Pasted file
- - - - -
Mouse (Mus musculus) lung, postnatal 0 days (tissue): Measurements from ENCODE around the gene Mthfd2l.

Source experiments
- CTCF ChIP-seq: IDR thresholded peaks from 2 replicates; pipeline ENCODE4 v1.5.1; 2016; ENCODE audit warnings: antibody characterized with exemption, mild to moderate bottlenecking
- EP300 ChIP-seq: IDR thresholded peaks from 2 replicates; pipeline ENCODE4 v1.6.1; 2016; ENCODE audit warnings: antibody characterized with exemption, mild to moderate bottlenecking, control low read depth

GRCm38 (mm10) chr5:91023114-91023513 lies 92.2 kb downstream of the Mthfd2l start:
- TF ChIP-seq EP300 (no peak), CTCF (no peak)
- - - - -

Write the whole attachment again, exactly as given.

Mouse (Mus musculus) lung, postnatal 0 days (tissue): Measurements from ENCODE around the gene Mthfd2l.

Source experiments
- CTCF ChIP-seq: IDR thresholded peaks from 2 replicates; pipeline ENCODE4 v1.5.1; 2016; ENCODE audit warnings: antibody characterized with exemption, mild to moderate bottlenecking
- EP300 ChIP-seq: IDR thresholded peaks from 2 replicates; pipeline ENCODE4 v1.6.1; 2016; ENCODE audit warnings: antibody characterized with exemption, mild to moderate bottlenecking, control low read depth

GRCm38 (mm10) chr5:91023114-91023513 lies 92.2 kb downstream of the Mthfd2l start:
- TF ChIP-seq EP300 (no peak), CTCF (no peak)